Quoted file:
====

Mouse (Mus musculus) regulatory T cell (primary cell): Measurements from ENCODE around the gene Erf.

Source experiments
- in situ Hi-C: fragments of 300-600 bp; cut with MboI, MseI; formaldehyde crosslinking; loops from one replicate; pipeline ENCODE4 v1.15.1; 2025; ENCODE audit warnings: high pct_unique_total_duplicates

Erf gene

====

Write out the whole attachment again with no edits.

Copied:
Mouse (Mus musculus) regulatory T cell (primary cell): Measurements from ENCODE around the gene Erf.

Source experiments
- in situ Hi-C: fragments of 300-600 bp; cut with MboI, MseI; formaldehyde crosslinking; loops from one replicate; pipeline ENCODE4 v1.15.1; 2025; ENCODE audit warnings: high pct_unique_total_duplicates

Erf gene